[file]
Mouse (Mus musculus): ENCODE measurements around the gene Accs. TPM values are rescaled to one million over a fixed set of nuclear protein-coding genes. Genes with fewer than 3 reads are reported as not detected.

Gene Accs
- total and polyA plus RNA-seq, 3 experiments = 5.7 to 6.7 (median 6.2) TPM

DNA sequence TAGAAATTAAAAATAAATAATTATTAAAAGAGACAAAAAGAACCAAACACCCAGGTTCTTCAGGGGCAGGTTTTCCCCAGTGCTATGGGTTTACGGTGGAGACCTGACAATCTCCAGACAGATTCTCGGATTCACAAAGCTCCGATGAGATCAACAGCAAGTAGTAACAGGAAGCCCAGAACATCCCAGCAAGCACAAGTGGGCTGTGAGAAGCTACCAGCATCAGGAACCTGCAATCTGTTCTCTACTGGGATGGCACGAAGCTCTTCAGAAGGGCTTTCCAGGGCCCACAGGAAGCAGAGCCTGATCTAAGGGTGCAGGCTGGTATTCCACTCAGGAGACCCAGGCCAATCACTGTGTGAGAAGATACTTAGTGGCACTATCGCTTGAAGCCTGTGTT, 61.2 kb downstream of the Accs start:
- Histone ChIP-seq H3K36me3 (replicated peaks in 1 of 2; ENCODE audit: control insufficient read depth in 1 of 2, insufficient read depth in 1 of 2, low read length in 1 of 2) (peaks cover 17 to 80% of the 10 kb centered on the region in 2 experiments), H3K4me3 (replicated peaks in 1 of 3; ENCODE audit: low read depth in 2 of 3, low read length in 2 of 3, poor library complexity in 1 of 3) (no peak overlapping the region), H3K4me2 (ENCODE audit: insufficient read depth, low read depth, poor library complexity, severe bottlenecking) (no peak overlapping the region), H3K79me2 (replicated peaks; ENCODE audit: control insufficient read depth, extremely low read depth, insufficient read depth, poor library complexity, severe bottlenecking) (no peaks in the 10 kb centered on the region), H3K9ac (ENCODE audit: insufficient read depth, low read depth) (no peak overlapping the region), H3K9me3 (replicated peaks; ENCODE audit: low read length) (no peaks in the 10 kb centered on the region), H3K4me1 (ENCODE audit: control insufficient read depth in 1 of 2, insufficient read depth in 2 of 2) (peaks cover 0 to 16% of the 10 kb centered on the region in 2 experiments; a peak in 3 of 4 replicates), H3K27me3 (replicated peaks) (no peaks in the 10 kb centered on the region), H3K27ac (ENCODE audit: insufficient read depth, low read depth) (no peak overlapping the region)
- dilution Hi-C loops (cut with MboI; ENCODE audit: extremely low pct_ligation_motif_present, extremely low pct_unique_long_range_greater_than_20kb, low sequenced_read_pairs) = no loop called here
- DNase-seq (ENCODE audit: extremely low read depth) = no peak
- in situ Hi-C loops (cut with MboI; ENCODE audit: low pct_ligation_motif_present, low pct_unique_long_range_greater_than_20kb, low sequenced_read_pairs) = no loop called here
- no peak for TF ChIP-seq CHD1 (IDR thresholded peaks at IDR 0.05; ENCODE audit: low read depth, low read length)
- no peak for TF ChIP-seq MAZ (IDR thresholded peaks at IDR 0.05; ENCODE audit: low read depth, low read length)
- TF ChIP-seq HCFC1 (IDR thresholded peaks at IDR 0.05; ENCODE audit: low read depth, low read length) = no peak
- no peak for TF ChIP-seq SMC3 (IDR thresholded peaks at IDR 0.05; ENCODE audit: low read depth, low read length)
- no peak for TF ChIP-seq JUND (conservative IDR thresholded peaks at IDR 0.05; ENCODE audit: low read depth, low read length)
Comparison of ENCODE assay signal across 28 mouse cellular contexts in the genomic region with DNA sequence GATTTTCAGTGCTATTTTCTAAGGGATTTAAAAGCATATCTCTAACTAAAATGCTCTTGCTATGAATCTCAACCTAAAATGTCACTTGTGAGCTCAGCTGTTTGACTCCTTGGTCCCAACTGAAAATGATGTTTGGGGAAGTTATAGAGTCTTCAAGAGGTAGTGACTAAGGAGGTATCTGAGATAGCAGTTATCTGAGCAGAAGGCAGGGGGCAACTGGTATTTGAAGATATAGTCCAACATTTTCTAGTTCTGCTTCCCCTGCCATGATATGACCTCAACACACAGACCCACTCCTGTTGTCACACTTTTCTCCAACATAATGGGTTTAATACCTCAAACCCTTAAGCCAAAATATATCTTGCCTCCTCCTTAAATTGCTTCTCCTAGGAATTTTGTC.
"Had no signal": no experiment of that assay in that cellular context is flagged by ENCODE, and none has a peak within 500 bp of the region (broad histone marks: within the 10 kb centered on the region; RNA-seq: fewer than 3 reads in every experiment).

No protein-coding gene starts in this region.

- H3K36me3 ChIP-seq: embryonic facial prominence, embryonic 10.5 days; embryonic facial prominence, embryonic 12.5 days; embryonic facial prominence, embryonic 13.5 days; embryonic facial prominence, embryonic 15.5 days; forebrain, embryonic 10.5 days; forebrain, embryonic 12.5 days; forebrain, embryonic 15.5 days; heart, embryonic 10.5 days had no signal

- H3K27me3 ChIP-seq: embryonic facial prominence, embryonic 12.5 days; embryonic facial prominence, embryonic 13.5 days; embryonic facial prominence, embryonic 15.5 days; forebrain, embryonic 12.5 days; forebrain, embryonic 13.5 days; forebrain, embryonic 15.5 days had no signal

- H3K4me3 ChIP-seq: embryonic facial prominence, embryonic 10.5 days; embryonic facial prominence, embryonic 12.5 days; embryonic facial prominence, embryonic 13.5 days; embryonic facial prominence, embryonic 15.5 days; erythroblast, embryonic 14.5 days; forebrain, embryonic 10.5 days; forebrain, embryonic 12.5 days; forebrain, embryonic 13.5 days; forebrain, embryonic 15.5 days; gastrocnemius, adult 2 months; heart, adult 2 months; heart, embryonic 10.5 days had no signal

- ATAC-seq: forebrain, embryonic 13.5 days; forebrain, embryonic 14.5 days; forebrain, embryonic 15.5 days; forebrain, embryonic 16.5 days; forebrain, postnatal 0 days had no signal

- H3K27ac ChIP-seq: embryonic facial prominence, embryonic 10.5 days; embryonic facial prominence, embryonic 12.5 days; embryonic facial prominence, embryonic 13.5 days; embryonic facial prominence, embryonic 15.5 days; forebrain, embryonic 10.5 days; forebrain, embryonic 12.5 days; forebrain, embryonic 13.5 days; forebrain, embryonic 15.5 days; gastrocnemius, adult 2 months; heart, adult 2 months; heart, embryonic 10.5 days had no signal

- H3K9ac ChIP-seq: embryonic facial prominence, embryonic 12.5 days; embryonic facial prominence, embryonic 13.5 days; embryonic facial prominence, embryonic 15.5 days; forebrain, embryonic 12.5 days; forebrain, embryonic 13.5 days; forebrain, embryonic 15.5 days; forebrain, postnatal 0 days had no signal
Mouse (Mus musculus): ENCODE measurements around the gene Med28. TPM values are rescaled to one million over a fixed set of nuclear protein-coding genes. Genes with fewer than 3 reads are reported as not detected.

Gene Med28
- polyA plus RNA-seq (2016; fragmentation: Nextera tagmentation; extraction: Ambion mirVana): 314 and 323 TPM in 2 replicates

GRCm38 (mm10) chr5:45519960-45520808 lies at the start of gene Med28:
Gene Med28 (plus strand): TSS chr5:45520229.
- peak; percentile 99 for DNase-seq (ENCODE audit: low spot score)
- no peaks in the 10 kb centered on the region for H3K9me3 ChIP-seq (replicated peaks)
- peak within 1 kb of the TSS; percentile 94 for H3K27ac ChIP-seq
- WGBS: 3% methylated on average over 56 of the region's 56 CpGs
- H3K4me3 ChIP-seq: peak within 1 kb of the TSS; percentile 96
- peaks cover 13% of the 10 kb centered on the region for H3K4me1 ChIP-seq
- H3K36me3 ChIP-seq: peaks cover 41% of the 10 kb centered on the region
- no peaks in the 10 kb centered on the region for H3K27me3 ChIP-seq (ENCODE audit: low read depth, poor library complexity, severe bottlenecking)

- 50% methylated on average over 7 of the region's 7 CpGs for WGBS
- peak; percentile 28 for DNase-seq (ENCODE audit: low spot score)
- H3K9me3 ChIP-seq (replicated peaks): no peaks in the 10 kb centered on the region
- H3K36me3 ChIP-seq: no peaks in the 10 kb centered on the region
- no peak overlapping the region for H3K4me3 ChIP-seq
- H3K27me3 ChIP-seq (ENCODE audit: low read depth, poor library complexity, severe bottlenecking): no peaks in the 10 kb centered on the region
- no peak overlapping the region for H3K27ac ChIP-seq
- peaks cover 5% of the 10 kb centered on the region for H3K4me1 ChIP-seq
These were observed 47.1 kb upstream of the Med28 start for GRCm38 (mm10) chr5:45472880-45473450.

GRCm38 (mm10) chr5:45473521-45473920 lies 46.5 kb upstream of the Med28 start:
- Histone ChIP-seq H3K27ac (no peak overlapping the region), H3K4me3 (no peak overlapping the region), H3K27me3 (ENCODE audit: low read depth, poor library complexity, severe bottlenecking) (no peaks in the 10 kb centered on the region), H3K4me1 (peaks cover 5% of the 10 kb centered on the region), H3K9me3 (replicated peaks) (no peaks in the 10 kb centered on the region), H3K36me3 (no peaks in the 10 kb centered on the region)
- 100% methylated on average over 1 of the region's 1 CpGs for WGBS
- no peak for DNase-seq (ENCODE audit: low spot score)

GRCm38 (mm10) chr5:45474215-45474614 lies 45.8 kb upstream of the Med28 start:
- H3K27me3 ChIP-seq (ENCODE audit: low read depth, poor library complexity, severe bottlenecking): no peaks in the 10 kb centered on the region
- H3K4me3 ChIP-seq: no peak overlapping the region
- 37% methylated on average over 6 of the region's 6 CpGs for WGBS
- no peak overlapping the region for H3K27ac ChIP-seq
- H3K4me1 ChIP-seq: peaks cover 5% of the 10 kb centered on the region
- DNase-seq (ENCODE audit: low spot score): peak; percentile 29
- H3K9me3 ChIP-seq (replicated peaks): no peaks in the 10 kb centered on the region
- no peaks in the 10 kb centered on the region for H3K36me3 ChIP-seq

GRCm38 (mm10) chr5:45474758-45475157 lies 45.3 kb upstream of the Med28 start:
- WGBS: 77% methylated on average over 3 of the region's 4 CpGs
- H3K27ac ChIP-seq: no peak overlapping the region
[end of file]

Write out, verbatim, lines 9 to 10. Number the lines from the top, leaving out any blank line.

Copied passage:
- no peak for TF ChIP-seq CHD1 (IDR thresholded peaks at IDR 0.05; ENCODE audit: low read depth, low read length)
- no peak for TF ChIP-seq MAZ (IDR thresholded peaks at IDR 0.05; ENCODE audit: low read depth, low read length)